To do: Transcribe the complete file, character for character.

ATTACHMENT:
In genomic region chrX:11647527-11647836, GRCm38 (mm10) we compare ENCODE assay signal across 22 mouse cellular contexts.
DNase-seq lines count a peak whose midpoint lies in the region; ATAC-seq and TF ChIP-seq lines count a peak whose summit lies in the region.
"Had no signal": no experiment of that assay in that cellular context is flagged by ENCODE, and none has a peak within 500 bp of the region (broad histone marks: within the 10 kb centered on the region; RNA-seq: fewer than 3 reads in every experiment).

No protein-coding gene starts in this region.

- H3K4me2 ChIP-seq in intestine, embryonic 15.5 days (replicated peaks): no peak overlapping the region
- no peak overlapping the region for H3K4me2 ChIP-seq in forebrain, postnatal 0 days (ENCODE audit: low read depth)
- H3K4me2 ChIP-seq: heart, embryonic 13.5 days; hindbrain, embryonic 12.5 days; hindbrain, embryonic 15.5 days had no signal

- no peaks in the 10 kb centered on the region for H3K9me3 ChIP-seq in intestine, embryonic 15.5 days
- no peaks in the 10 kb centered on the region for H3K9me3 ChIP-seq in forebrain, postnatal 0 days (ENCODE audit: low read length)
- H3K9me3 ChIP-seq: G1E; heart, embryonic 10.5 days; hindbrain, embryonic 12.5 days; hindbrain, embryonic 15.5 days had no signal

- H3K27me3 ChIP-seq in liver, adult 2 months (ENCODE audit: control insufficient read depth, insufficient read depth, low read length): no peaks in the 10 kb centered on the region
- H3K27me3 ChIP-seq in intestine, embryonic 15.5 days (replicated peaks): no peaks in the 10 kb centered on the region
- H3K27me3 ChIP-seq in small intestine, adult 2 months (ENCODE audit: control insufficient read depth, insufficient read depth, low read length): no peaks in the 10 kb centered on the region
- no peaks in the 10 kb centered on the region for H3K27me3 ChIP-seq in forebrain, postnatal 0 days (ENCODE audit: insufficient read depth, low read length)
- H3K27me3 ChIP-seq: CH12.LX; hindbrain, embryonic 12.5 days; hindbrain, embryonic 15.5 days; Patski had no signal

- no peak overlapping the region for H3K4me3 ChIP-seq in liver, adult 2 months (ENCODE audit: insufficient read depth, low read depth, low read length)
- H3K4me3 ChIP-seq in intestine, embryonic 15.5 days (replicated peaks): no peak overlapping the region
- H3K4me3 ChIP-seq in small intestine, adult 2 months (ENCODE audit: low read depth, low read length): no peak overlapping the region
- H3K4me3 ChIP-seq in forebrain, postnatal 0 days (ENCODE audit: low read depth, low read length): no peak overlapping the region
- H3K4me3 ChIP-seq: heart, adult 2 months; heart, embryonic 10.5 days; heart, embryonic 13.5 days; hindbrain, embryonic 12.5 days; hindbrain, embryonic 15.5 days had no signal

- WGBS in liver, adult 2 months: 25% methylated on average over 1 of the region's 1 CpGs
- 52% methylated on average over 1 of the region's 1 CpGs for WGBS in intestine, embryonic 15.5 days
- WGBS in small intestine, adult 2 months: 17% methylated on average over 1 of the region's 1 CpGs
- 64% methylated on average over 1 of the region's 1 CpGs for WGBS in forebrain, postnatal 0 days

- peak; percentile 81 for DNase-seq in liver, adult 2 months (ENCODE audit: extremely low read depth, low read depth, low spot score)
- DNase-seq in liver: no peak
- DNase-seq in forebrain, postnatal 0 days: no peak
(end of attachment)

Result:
In genomic region chrX:11647527-11647836, GRCm38 (mm10) we compare ENCODE assay signal across 22 mouse cellular contexts.
DNase-seq lines count a peak whose midpoint lies in the region; ATAC-seq and TF ChIP-seq lines count a peak whose summit lies in the region.
"Had no signal": no experiment of that assay in that cellular context is flagged by ENCODE, and none has a peak within 500 bp of the region (broad histone marks: within the 10 kb centered on the region; RNA-seq: fewer than 3 reads in every experiment).

No protein-coding gene starts in this region.

- H3K4me2 ChIP-seq in intestine, embryonic 15.5 days (replicated peaks): no peak overlapping the region
- no peak overlapping the region for H3K4me2 ChIP-seq in forebrain, postnatal 0 days (ENCODE audit: low read depth)
- H3K4me2 ChIP-seq: heart, embryonic 13.5 days; hindbrain, embryonic 12.5 days; hindbrain, embryonic 15.5 days had no signal

- no peaks in the 10 kb centered on the region for H3K9me3 ChIP-seq in intestine, embryonic 15.5 days
- no peaks in the 10 kb centered on the region for H3K9me3 ChIP-seq in forebrain, postnatal 0 days (ENCODE audit: low read length)
- H3K9me3 ChIP-seq: G1E; heart, embryonic 10.5 days; hindbrain, embryonic 12.5 days; hindbrain, embryonic 15.5 days had no signal

- H3K27me3 ChIP-seq in liver, adult 2 months (ENCODE audit: control insufficient read depth, insufficient read depth, low read length): no peaks in the 10 kb centered on the region
- H3K27me3 ChIP-seq in intestine, embryonic 15.5 days (replicated peaks): no peaks in the 10 kb centered on the region
- H3K27me3 ChIP-seq in small intestine, adult 2 months (ENCODE audit: control insufficient read depth, insufficient read depth, low read length): no peaks in the 10 kb centered on the region
- no peaks in the 10 kb centered on the region for H3K27me3 ChIP-seq in forebrain, postnatal 0 days (ENCODE audit: insufficient read depth, low read length)
- H3K27me3 ChIP-seq: CH12.LX; hindbrain, embryonic 12.5 days; hindbrain, embryonic 15.5 days; Patski had no signal

- no peak overlapping the region for H3K4me3 ChIP-seq in liver, adult 2 months (ENCODE audit: insufficient read depth, low read depth, low read length)
- H3K4me3 ChIP-seq in intestine, embryonic 15.5 days (replicated peaks): no peak overlapping the region
- H3K4me3 ChIP-seq in small intestine, adult 2 months (ENCODE audit: low read depth, low read length): no peak overlapping the region
- H3K4me3 ChIP-seq in forebrain, postnatal 0 days (ENCODE audit: low read depth, low read length): no peak overlapping the region
- H3K4me3 ChIP-seq: heart, adult 2 months; heart, embryonic 10.5 days; heart, embryonic 13.5 days; hindbrain, embryonic 12.5 days; hindbrain, embryonic 15.5 days had no signal

- WGBS in liver, adult 2 months: 25% methylated on average over 1 of the region's 1 CpGs
- 52% methylated on average over 1 of the region's 1 CpGs for WGBS in intestine, embryonic 15.5 days
- WGBS in small intestine, adult 2 months: 17% methylated on average over 1 of the region's 1 CpGs
- 64% methylated on average over 1 of the region's 1 CpGs for WGBS in forebrain, postnatal 0 days

- peak; percentile 81 for DNase-seq in liver, adult 2 months (ENCODE audit: extremely low read depth, low read depth, low spot score)
- DNase-seq in liver: no peak
- DNase-seq in forebrain, postnatal 0 days: no peak